Assessment reports>Nukem Loans>High findings>Centralized pricing arbitrage
Category: Business Logic

Centralized pricing arbitrage

High Severity
High Impact
High Likelihood


As the protocol uses a combination of automated market maker (AMM) oracles and centralized prices provided in signatures, an arbitrage opportunity may exist that will result in the drainage of pools.

    function borrow(...) public virtual returns (uint256 debt_shares) {
            checkSignature(authorizer, market, price, deadline, v, r, s),

        require(authorizer == _owner, "authorizer");
        require(market == address(this), "market");
        require(deadline >= block.timestamp, "expired");

        // protect against price manipulation
        require(validatePrice(price, amount), "invalid.price");
        debt_shares = _debt.withdraw(amount, receiver, owner);

The signatures have a deadline of five minutes and can be constantly polled from off-chain components. A malicious user could continuously poll these signatures, waiting for the increase in price of those tokens, and exploit the price difference between the signed price five minutes ago and the current market price.

If the price goes up substantially relative to the price in the signature five minutes ago, there may be an edge case where a user can actually borrow more capital than the price of their collateral.

For markets that have high collateralization ratio, this can be especially risky because in addition to that, AMM oracles can be manipulated to a certain extent (limited by validatePrice) in the protocol.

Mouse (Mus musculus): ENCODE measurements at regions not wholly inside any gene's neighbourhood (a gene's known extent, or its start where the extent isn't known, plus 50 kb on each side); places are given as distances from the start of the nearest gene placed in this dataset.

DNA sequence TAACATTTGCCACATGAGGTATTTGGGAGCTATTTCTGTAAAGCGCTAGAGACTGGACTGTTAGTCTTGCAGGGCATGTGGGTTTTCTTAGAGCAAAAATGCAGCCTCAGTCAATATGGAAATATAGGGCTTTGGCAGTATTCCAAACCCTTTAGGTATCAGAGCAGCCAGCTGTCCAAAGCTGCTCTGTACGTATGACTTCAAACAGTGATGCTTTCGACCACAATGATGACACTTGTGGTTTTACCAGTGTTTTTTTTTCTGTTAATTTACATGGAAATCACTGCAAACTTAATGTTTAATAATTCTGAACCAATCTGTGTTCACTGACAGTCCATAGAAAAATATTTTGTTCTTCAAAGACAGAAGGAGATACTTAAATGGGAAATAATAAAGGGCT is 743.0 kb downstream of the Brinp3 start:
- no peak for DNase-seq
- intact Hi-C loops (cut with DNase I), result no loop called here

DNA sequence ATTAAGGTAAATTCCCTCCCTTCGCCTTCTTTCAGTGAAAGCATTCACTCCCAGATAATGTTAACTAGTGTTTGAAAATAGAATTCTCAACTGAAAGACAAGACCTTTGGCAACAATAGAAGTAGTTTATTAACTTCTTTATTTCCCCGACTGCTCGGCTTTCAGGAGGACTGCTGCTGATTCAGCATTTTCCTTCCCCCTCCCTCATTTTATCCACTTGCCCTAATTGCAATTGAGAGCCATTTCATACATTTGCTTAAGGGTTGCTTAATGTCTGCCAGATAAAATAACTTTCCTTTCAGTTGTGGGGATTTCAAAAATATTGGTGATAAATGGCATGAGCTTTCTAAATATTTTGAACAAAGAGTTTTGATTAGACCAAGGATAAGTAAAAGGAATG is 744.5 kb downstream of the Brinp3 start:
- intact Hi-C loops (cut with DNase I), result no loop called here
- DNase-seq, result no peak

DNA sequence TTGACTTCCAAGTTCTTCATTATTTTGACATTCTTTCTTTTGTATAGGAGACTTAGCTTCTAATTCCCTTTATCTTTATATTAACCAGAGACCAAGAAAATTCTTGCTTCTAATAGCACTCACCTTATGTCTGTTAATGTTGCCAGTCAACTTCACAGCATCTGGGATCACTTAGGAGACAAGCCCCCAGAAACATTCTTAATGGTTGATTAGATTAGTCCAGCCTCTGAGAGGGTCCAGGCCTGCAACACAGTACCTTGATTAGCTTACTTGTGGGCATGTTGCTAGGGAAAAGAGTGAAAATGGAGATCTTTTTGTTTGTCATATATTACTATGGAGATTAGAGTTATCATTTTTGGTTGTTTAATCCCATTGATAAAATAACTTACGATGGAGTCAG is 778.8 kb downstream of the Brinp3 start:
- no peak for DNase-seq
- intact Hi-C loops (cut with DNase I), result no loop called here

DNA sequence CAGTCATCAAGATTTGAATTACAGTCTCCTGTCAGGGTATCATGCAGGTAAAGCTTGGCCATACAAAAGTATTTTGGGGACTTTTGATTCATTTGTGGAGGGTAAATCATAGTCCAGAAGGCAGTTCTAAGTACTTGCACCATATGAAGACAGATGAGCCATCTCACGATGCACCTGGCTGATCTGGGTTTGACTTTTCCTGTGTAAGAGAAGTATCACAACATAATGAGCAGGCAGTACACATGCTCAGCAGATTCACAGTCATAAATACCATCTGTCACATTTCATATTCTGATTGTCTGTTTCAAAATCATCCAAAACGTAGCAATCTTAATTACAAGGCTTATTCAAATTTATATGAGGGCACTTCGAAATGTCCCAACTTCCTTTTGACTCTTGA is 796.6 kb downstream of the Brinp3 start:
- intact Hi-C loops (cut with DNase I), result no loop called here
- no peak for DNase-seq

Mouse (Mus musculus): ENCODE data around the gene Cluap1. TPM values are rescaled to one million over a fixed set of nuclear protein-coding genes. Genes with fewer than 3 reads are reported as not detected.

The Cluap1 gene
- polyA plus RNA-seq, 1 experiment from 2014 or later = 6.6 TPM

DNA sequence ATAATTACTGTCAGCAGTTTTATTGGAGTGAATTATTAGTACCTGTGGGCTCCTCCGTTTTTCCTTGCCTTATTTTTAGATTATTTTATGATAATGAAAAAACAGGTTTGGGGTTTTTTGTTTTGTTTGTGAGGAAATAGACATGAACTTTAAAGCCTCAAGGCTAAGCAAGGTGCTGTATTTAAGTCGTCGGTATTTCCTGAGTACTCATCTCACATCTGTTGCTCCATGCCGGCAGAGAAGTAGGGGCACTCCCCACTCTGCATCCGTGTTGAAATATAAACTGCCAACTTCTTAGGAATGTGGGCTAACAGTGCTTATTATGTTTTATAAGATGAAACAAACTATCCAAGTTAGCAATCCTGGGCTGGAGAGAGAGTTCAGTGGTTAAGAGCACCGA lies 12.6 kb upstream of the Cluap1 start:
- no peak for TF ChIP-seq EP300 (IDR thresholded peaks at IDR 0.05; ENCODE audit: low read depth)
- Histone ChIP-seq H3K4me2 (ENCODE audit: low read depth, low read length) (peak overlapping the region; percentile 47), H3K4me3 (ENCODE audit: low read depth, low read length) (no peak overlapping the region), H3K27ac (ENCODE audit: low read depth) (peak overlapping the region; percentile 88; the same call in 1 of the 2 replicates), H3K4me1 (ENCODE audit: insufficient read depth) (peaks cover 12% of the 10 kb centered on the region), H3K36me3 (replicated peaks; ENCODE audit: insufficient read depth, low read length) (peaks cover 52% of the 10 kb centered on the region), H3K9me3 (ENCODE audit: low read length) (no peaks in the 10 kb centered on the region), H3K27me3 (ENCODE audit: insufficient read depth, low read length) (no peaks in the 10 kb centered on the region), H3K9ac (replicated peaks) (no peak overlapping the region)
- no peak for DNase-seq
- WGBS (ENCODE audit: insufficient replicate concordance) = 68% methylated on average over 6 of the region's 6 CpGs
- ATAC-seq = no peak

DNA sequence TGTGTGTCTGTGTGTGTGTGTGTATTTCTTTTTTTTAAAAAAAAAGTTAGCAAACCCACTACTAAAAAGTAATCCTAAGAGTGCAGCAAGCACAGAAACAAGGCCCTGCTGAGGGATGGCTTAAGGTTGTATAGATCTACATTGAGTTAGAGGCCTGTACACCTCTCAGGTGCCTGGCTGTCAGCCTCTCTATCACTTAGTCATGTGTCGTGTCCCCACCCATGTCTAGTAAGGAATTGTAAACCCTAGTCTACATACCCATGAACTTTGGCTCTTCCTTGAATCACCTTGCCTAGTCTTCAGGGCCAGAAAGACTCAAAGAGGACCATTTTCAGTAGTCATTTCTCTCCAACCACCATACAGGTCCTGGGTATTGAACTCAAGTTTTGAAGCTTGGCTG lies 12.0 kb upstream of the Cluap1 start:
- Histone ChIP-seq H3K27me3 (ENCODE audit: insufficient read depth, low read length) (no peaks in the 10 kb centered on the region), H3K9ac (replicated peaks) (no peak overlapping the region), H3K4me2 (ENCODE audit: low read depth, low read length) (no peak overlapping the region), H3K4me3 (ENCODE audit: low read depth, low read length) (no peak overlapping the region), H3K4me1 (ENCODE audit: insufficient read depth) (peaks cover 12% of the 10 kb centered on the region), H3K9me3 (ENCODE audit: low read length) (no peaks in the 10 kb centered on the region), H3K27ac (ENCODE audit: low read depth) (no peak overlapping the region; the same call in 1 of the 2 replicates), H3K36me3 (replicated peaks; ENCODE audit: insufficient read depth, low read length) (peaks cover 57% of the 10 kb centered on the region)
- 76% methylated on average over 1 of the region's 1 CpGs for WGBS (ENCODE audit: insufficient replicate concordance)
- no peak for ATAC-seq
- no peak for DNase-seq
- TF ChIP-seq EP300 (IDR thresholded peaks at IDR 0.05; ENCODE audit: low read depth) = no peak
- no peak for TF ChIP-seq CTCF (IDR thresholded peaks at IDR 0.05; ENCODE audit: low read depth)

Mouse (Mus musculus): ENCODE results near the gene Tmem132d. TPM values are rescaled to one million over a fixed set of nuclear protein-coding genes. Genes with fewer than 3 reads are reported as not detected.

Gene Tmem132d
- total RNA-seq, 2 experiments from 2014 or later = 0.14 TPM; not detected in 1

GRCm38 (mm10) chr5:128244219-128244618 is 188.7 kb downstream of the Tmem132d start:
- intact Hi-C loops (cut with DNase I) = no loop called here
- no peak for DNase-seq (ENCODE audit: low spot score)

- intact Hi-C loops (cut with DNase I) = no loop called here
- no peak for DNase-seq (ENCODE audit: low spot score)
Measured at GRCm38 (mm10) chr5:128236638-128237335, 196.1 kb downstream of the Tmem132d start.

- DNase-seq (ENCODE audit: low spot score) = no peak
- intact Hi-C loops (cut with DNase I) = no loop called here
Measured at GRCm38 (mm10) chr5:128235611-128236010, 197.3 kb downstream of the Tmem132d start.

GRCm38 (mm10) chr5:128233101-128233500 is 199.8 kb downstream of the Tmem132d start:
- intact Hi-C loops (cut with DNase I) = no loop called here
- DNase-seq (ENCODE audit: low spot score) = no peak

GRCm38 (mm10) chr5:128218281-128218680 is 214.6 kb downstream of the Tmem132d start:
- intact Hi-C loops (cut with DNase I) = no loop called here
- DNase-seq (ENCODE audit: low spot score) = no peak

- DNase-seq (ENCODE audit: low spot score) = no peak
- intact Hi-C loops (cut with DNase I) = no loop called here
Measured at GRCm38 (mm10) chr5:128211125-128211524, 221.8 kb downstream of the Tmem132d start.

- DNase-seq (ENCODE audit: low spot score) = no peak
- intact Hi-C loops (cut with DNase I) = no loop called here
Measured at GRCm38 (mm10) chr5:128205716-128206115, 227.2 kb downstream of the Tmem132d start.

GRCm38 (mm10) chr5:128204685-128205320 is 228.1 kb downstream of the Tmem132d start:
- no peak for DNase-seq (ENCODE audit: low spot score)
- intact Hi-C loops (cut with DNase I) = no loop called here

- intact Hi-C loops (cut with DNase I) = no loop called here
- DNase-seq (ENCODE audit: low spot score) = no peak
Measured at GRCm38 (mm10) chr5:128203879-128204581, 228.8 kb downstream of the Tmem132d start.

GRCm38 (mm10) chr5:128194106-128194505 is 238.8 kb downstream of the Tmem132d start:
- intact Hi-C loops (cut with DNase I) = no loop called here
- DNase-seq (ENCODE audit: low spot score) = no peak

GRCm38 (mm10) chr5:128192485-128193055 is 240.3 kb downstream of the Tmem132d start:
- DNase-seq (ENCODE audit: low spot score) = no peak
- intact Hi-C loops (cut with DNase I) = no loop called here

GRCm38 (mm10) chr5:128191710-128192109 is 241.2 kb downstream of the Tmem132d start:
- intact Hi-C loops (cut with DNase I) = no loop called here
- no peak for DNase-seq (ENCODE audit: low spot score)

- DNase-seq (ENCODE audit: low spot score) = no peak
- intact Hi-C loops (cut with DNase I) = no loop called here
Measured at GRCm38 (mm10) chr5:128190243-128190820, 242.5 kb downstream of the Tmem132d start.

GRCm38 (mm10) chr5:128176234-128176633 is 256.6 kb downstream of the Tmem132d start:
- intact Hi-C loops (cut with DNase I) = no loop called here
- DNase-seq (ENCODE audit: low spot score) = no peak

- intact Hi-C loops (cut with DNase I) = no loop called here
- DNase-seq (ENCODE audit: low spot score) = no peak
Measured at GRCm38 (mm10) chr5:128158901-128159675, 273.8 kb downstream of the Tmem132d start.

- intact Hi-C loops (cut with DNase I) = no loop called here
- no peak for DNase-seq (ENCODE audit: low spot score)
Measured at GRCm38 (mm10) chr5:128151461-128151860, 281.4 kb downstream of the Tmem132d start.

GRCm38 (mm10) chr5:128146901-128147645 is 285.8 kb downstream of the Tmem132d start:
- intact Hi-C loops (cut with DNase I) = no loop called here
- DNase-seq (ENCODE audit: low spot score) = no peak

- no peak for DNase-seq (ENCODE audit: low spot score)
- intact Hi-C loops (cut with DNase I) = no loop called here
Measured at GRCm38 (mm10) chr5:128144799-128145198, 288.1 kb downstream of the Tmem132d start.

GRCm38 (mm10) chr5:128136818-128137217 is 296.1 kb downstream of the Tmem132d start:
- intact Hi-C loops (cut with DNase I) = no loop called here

For some market configurations that have have a 90% collateralization rate and 95% liquidation rate, the delta allowed for the underlying AMM is ~5%. A malicious user constantly polling for signatures would have to wait for one instance of such a price movement in the market in order to execute such an arbitrage.


With the current architecture, such attacks will always be possible in case of drastic price movements in the five-minute period. However, the goal here is to make this unlikely, by reducing either maximum collateralization rates or reducing the deadline time period such that the required price movement is almost impossible in the time period.


The Nukem team agreed with this finding and decided to lower collateralization rates in existing market configurations. The team plans to add additional mitigations in a future update.

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